Fernando Laposse on using design to find value in new materials

"The world market has forced the price of corn to reduce drastically. This has made traditional methods of harvesting corn not economically viable anymore."

Part of the Project

Central Saint Martins graduate and Future Food Award winner Fernando Laposse is changing the way we see a traditional Mexican staple, corn.

Traditional corn farming is ingrained in the agricultural, social and economic makeup of Mexican people. So much so that there’s over 60 native varieties of various colours and shapes.

But the traditional way of farming has all but collapsed as a result of Mexico’s trade agreement with the USA.

To keep up with the industrial quantities of corn flooding into Mexico, which radically decreased the price of corn, Mexican farmers turned to modern methods – agrochemicals and mass production – to increase their yield. This has eroded the land and left many farmers destitute.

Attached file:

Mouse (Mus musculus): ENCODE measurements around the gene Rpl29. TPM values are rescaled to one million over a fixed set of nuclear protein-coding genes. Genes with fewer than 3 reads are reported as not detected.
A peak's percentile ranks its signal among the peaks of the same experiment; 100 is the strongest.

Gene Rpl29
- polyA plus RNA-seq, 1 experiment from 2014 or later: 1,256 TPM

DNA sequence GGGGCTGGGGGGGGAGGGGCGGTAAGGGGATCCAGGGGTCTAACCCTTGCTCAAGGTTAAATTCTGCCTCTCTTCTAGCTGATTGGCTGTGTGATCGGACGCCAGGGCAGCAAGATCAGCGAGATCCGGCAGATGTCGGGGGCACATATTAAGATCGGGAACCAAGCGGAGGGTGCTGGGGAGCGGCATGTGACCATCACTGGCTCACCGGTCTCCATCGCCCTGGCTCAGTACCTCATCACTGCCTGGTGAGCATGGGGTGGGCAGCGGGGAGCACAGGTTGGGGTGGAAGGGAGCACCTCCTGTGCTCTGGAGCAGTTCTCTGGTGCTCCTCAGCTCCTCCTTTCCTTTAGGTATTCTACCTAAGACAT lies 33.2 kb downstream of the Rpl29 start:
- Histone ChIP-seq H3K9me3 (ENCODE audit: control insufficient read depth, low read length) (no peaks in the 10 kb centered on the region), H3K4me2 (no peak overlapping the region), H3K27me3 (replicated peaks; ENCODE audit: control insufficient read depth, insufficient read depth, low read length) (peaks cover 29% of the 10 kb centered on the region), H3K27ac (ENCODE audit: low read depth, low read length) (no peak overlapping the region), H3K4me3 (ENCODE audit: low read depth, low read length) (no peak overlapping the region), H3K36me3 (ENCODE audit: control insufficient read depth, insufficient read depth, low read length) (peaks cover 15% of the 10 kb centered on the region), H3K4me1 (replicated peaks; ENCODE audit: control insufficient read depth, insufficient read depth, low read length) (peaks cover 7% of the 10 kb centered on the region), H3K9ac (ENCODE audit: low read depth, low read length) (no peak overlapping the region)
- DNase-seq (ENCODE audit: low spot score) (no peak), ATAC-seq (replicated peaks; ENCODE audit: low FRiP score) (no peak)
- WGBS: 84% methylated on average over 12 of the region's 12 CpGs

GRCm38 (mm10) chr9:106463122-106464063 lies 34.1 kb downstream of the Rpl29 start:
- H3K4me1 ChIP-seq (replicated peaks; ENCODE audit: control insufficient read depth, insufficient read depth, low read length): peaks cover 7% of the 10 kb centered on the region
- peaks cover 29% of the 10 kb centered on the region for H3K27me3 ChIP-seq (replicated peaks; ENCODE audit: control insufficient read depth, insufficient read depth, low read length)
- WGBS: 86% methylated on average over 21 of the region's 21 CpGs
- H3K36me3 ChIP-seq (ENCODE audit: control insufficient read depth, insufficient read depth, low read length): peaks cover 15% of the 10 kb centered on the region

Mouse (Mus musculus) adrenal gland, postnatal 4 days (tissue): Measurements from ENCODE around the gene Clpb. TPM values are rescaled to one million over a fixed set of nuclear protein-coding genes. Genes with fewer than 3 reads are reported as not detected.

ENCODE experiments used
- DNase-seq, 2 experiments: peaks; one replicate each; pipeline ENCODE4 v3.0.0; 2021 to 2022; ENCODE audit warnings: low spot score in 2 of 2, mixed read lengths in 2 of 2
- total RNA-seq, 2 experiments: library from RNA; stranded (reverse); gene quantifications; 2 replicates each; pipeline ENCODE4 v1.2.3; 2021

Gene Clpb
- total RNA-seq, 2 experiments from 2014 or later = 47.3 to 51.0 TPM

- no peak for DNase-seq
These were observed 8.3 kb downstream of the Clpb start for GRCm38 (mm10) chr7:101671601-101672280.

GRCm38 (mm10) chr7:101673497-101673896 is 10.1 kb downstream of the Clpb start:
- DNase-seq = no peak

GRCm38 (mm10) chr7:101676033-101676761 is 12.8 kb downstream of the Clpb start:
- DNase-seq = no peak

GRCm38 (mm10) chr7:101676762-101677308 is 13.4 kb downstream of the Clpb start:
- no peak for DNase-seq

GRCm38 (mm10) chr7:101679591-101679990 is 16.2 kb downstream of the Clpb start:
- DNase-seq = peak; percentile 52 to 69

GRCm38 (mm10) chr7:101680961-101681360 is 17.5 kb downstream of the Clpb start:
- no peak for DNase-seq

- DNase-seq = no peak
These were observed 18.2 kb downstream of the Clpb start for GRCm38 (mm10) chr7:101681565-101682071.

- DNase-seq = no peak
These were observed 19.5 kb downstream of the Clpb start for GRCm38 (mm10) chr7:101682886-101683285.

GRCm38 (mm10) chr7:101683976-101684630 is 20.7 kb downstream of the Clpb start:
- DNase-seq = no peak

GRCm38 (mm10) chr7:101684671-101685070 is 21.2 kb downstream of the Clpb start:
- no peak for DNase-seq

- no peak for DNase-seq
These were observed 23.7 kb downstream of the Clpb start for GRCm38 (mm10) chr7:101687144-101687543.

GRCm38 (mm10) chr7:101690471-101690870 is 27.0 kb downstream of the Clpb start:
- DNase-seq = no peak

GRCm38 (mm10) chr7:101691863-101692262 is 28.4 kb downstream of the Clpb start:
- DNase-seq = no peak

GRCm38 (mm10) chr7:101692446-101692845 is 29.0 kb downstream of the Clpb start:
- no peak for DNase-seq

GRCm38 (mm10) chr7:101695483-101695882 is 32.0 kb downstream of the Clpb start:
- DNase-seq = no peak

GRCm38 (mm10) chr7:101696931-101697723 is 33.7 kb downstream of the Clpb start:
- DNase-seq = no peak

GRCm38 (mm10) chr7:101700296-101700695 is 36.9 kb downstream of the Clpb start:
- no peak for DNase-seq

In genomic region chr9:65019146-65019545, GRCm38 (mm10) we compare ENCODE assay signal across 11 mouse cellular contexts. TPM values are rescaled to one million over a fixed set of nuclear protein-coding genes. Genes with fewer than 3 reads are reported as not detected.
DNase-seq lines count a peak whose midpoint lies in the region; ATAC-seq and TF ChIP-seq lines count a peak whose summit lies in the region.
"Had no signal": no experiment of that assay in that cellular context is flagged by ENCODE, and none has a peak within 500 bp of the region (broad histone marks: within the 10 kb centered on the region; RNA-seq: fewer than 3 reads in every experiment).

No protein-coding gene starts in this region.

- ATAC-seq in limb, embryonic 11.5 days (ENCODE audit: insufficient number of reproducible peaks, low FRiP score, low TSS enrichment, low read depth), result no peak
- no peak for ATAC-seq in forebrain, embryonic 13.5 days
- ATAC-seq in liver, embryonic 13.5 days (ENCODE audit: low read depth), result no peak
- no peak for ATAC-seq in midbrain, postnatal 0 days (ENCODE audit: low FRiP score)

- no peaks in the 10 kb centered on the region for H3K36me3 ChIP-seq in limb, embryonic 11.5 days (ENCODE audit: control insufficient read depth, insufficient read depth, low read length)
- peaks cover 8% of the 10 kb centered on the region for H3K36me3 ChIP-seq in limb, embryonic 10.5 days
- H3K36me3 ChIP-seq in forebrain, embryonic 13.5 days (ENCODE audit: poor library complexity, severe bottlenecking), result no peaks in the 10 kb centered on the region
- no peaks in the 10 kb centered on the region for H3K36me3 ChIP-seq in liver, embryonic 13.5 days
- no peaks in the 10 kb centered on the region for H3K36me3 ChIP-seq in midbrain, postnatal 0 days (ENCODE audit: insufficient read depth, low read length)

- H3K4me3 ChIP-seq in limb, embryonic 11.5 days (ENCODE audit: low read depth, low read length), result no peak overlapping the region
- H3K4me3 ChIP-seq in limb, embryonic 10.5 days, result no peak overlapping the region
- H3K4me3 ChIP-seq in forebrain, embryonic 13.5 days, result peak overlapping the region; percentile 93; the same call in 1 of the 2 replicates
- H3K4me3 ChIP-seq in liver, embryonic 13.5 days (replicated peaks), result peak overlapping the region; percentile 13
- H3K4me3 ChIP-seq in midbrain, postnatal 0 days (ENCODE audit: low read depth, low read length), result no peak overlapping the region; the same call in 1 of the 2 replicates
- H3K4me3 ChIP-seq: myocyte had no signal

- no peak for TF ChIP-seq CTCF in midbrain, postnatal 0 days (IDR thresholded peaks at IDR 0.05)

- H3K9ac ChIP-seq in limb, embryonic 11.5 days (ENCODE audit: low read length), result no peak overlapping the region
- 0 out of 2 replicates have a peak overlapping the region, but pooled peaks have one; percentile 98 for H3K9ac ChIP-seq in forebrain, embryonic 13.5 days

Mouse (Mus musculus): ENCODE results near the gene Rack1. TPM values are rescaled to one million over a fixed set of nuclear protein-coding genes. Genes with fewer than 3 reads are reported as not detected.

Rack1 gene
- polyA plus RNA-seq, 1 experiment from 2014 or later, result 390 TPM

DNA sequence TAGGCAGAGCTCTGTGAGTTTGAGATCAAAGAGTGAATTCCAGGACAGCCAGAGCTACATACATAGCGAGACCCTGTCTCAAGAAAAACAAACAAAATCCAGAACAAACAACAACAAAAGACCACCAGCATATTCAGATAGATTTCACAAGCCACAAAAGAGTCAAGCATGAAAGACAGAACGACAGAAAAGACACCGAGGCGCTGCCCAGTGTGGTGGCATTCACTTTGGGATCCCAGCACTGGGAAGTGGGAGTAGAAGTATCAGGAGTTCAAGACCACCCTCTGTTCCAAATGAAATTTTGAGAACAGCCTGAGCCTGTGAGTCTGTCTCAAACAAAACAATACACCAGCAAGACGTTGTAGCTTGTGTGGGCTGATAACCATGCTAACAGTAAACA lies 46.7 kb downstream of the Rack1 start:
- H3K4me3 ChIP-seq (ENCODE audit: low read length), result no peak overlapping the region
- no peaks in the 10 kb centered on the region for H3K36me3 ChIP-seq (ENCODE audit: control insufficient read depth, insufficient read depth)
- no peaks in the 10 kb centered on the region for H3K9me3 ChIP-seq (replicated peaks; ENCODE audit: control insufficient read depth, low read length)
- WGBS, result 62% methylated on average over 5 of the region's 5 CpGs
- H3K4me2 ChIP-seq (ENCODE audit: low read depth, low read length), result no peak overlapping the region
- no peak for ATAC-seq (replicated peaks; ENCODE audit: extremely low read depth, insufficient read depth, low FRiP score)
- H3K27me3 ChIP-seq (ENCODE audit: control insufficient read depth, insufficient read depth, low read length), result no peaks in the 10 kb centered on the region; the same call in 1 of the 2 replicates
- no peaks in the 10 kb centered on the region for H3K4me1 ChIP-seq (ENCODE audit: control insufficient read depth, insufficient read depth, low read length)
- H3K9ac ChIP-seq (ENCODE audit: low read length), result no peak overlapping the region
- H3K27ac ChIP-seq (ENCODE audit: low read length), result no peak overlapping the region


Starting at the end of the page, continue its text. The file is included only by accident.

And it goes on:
Laposse’s project, Totomoxtle looks at a sustainable way to revitalise this industry by turning an otherwise discarded material, corn husks, into veneers.

Naturally colourful, the veneers make unique furniture and interiors. “So the idea was to create something with the power of design to increase its perceived value,” the product designer explains.

For more, watch the interview above or see his Design Talk at the inaugural antenna, a global scan of design the world’s best design graduates.

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